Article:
Mujahideen

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    Midnight of December 24, 1979 the skies of Afghanistan were covered with the Soviets and its massive military airlift of around 280 transport aircraft and three divisions of almost 8,500 men each. That was the start of the invasion of Kabul, capital of Afghanistan (“Soviet Tanks Rolls into Afghanistan,” 2009). As the Soviets ground forces ventured out through the countryside they encountered resistance fighters, called mujahideen, who saw the atheist Soviets that controlled Afghanistan as a destruction of their faith to Islam. They declared a “jihad” (holy war) (“Soviet Invasion of Afghanistan,” 2015). One fighter in this Holy War was Osama bin Laden, a 22-year-old wealthy and educated Sunni-Muslim. In 1979 he relocated to Peshawar, Afghanistan from Saudi Arabia where he recruited and trained members of the mujahidin and helped fund this force by funneling arms, money, and…

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    The Taliban was formed by the Afghan faction of mujahideen, Islamic fighters who had gone against the Soviet took over Afghanistan (Laub 2014). The word Taliban means “a student studying the Islam religion.” (“The Status of Women During the Taliban Rule,” n.d.). The Taliban believed in a more conservative Islam and began to create laws that prevent women from working and introducing Islamic punishment such as stoning to death and amputation (Pemberton 2016). Women were confined to their homes…

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    From 1979 until 1989, Soviet troops fought a brutal war in the mountains of Afghanistan, but at home the war was virtually nonexistent. The Soviet government attempted to hide the war by censoring letters, prohibiting photographs, and suppressing information regarding dead soldiers. It claimed that troops were fulfilling their ‘international duty’ and promoting a socialist state, helping to build schools, hospitals, etc.; in reality, young men, mostly ages 18-20 were facing fierce resistance by…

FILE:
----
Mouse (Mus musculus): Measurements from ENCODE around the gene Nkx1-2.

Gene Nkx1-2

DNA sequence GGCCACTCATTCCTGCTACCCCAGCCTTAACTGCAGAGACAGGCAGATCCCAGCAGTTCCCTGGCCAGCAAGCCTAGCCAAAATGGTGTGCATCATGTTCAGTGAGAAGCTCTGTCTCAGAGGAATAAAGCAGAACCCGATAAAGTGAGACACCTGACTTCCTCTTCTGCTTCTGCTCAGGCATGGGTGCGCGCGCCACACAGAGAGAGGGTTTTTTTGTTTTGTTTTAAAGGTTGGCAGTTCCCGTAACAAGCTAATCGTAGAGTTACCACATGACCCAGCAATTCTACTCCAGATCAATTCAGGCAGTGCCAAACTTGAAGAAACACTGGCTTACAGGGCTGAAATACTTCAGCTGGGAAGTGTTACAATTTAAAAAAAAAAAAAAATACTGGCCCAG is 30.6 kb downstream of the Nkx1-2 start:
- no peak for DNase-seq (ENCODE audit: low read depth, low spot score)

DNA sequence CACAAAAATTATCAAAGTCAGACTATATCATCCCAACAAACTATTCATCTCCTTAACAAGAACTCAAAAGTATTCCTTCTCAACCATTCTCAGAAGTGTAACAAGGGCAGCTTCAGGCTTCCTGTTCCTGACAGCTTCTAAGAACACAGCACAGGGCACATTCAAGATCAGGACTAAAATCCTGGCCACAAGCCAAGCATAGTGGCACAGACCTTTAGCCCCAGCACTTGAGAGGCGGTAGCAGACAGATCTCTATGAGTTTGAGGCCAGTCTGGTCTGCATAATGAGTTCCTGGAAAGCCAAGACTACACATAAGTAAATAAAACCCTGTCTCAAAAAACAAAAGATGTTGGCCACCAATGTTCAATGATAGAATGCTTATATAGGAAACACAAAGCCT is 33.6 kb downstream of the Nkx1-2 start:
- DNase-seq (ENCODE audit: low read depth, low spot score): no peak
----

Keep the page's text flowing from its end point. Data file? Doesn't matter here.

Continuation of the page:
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    Changing Afghanistan Politics and its Role in The Kite Runner The landlocked country of Afghanistan, rich with power stricken history and brutality, is enduring a continuous shift of power. The Kite Runner, a novel written by Khaled Hosseini in 2003, portrays the Afghanistan lifestyle as it experiences constant political turmoil and the force of power and politics molding the Afghanistan lifestyle. The novel is told from Amir’s point of view as he experiences a guilt ridden life filled with his…

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    1.How does Laila’s life in Murree contrast with her life in Kabul? Laila 's life in Murree is much better than her life in Kabul. She is safer due to the fact that Rasheed is no longer abusing her or her children and is now in the hands Tariq. In Kabul she was forced to things she wasn 't comfortable doing and forced her to keep herself shut. In Pakistan she has the freedom to do things she couldn 't do while she was in Kabul. 2.Is Laila’s expectation that Zalmai will learn to accept his…